However, as a sociologist of wine, one might equally well look into the creation of wine specific sub cultures, such as wine connoisseurs, wine critics, wine buyers, sommeliers, vintners, wine conglomerates, or even specific consumer groups as defined by lifestyle, geographical location, social aspirations, social status or otherwise.
Which of these approaches are the most interesting? Where will I find research is already carried out?
Sociology typically quite quickly turns to looking at the negative aspects of society, such as crime and deviance, social stratification (more so at the bottom than at the top), inequality and discrimination on the grounds of variables such as age, gender, status, race and ethnicity. With wine, one could imagine there are all kinds of problems. Indeed, lots of media attention, research and policy has this focus. In this vein, one might look at alcohol abuse among disadvantaged groups (or among elites for that matter) or gender or ethnicity stereotypes in wine marketing.
However, sociology may also be concerned with social systems at the macro level (family, polity, religion, economy and markets), or social change and social movements. In short, the choice is wide, and a sociology of wine must at least consider most of these aspects, but cannot be exhaustive on all.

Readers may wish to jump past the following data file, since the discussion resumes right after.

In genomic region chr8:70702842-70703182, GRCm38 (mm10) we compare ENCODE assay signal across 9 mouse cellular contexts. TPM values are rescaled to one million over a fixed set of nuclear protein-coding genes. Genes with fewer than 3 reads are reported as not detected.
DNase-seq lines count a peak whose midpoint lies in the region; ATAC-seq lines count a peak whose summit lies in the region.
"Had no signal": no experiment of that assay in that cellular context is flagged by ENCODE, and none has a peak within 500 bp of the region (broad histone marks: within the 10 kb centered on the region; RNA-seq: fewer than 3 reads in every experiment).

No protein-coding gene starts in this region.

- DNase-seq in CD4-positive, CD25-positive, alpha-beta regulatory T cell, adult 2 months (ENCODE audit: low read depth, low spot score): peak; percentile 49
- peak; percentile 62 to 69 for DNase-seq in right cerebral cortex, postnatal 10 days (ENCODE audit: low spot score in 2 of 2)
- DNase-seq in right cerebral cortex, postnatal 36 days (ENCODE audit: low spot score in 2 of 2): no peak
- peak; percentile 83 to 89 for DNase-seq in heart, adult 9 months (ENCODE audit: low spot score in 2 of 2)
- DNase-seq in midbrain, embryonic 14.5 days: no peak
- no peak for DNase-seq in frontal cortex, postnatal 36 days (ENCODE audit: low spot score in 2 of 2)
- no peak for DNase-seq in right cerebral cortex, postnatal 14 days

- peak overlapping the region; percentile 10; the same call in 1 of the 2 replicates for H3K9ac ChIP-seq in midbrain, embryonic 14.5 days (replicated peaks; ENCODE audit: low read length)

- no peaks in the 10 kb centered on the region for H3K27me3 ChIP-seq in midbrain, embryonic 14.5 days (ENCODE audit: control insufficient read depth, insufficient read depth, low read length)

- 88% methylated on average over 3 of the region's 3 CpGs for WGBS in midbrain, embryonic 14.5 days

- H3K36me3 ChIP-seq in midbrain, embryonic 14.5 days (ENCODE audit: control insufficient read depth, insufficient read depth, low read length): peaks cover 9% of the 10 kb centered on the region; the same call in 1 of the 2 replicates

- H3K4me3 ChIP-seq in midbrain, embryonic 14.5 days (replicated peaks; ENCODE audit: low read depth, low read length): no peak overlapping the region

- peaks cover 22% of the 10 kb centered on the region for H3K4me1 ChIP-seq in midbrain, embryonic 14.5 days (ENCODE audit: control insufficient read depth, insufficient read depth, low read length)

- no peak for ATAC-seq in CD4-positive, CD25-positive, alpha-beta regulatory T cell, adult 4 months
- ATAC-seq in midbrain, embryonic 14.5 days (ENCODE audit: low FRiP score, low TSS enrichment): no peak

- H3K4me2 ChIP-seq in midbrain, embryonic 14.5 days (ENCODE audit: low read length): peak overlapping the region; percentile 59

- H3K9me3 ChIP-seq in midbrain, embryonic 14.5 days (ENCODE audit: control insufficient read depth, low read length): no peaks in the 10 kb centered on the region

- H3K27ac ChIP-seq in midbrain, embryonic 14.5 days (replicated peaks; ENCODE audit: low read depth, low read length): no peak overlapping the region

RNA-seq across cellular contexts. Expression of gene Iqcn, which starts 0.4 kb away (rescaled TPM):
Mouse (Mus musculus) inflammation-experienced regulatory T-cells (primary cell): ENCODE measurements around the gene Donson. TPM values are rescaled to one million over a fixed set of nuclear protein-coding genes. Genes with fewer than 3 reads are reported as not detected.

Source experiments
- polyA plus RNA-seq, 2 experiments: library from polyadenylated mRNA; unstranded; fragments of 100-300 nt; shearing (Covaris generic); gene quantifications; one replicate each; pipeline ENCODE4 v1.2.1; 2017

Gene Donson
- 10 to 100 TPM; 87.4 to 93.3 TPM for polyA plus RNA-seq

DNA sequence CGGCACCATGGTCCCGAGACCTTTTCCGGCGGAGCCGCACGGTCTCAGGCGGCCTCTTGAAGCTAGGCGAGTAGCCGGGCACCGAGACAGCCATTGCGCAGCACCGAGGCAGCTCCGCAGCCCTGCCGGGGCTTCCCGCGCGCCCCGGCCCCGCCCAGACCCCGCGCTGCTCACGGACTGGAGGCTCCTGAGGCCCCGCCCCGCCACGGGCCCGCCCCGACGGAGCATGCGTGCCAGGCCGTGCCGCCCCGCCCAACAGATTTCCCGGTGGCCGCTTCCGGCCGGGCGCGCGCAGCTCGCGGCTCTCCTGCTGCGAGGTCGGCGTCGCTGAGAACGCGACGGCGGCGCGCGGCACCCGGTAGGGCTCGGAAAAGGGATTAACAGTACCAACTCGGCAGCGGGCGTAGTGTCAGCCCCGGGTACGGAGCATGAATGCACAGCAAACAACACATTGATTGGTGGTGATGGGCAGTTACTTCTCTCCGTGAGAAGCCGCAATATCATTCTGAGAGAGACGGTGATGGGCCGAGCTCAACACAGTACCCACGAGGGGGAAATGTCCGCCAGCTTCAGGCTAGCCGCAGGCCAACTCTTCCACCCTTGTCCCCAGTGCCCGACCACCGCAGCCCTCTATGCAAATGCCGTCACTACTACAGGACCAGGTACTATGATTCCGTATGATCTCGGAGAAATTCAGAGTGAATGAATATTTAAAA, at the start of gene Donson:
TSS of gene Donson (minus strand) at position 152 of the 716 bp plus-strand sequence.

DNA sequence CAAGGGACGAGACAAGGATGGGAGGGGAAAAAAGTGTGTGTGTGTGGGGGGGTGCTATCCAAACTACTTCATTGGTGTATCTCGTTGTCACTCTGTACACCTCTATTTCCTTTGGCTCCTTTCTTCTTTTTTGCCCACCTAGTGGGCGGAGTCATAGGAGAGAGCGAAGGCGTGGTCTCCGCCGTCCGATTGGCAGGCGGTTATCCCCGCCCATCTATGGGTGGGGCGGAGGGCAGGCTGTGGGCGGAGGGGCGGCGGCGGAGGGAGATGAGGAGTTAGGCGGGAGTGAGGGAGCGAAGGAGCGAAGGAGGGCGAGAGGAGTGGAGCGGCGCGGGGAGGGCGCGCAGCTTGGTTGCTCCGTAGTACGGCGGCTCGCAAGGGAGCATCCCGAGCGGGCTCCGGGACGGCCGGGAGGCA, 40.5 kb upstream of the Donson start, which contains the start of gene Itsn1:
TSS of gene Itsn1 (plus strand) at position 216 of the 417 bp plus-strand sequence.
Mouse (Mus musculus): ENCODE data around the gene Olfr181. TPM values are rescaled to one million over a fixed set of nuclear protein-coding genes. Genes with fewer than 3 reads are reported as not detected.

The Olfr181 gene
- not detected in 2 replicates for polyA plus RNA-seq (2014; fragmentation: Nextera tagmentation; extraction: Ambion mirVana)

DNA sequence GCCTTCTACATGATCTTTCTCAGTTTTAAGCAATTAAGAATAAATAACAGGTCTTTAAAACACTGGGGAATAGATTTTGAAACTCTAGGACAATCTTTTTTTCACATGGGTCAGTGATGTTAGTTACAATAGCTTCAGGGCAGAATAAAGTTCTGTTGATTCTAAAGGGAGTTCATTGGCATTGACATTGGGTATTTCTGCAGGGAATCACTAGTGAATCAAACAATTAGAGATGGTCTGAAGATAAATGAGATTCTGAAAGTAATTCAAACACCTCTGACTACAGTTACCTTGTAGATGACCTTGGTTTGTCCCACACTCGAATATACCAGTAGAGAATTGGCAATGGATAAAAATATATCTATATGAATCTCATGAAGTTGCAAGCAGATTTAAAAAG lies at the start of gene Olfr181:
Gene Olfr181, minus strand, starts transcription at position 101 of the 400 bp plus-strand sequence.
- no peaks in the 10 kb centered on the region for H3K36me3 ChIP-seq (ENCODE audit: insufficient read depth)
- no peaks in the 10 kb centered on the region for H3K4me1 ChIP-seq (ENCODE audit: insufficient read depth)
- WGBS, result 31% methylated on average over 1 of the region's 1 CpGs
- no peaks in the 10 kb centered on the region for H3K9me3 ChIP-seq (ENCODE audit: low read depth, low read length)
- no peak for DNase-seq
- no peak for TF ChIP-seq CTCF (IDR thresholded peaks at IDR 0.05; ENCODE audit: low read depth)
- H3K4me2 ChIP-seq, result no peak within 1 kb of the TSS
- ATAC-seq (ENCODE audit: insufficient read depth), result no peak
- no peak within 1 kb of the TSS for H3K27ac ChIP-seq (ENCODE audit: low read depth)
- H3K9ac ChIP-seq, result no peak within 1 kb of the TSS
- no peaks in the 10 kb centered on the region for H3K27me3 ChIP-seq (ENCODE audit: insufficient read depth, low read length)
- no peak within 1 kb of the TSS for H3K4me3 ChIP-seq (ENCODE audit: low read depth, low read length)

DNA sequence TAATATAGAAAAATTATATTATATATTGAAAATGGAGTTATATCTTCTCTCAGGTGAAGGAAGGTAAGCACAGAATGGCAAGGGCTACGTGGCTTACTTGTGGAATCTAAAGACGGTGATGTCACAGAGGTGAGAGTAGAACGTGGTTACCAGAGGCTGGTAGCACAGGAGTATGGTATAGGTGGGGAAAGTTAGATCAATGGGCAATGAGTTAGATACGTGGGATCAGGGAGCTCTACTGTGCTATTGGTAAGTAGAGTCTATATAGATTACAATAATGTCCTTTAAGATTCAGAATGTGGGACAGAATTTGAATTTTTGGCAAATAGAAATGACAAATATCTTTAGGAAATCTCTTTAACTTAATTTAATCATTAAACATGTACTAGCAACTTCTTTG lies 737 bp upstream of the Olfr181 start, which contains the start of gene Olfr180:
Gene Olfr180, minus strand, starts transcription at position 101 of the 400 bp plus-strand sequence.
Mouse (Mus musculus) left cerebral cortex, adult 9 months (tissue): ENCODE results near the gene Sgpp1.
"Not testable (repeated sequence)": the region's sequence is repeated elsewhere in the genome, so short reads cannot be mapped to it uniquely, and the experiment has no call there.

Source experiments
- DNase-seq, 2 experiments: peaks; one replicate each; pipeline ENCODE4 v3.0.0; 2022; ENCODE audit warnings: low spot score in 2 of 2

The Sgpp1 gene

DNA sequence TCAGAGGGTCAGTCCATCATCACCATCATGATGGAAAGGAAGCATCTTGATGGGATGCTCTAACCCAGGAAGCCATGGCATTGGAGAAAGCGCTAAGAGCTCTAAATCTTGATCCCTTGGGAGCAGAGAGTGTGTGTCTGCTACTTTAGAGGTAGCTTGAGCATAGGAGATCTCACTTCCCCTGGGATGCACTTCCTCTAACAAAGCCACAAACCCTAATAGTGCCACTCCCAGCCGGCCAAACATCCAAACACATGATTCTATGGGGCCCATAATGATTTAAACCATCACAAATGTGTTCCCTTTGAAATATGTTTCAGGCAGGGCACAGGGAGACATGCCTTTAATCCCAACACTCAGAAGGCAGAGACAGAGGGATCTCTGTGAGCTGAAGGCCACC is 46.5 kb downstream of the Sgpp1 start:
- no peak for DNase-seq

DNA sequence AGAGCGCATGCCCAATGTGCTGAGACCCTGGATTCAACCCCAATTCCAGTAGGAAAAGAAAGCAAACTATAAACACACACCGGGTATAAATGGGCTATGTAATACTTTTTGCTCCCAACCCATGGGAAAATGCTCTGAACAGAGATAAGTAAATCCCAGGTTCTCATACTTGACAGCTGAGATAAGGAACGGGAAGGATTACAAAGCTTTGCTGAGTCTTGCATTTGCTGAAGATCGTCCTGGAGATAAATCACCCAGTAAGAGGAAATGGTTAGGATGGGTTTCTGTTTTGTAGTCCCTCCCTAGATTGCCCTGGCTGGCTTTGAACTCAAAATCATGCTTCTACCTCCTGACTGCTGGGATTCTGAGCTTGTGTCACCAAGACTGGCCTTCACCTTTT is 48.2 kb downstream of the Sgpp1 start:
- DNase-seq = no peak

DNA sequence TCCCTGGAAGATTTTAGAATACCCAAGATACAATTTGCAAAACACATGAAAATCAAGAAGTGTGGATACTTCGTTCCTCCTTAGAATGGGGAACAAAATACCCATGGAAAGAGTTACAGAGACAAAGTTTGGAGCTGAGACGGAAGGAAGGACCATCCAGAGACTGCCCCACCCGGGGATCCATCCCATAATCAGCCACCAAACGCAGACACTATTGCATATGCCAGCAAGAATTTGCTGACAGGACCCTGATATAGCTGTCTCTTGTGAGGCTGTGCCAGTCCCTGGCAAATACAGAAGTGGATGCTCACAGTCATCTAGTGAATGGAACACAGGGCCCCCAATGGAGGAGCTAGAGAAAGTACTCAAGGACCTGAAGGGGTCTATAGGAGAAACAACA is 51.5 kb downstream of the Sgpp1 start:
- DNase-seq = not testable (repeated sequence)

What will I focus on? Where is there most data to work with? What is the most interesting issue to delve into? Where can I mobilize the wine community to help?
All of these questions remain open at the moment. How exciting. How rare of an opportunity. But also, what challenge, the most important of which being that sociologists who have looked into wine or wine culture are few and far between. As an example, one of the few web references to wine sociology include a study into the wine industry in North Carolina (see WFU sociologists track North Carolina wine industry). Very exciting stuff, and I will use their data, but hardly representative of what goes on in the world of wine, right? Or, maybe not, just listen to this:
Their survey of 14 North Carolina winemakers in 2003 covered topics such as why they decided to make wine, how they learned to grow grapes, the size of their vineyards and the amount of wine bottled and sold.